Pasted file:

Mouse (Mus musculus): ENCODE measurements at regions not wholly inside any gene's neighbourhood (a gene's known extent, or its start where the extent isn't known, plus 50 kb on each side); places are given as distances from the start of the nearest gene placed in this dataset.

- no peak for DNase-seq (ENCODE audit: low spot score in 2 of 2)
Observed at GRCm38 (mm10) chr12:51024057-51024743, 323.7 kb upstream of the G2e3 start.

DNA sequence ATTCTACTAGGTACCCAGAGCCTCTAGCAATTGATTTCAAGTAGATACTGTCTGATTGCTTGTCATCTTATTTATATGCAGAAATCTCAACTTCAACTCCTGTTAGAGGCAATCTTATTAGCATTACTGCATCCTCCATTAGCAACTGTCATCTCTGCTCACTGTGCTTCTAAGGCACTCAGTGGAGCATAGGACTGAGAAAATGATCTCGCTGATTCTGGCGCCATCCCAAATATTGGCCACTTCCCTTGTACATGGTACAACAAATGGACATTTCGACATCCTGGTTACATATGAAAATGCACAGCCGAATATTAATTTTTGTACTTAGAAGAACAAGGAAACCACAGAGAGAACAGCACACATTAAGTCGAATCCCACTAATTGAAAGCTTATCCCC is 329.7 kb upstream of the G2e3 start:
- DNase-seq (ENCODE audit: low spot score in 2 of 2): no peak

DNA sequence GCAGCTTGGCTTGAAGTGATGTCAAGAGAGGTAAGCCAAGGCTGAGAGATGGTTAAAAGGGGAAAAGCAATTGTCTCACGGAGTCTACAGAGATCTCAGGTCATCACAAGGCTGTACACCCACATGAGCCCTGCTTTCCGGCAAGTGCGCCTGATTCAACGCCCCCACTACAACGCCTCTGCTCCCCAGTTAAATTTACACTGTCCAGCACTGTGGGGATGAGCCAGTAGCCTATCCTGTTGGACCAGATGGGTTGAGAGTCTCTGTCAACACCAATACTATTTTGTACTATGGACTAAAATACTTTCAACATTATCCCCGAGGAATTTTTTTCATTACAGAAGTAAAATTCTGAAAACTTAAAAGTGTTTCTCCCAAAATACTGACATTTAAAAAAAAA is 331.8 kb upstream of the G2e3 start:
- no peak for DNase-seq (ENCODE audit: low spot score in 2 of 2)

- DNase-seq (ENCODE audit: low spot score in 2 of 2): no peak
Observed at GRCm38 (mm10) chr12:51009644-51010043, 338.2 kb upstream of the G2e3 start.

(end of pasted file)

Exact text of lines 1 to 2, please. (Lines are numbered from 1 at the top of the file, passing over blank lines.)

Mouse (Mus musculus): ENCODE measurements at regions not wholly inside any gene's neighbourhood (a gene's known extent, or its start where the extent isn't known, plus 50 kb on each side); places are given as distances from the start of the nearest gene placed in this dataset.

- no peak for DNase-seq (ENCODE audit: low spot score in 2 of 2)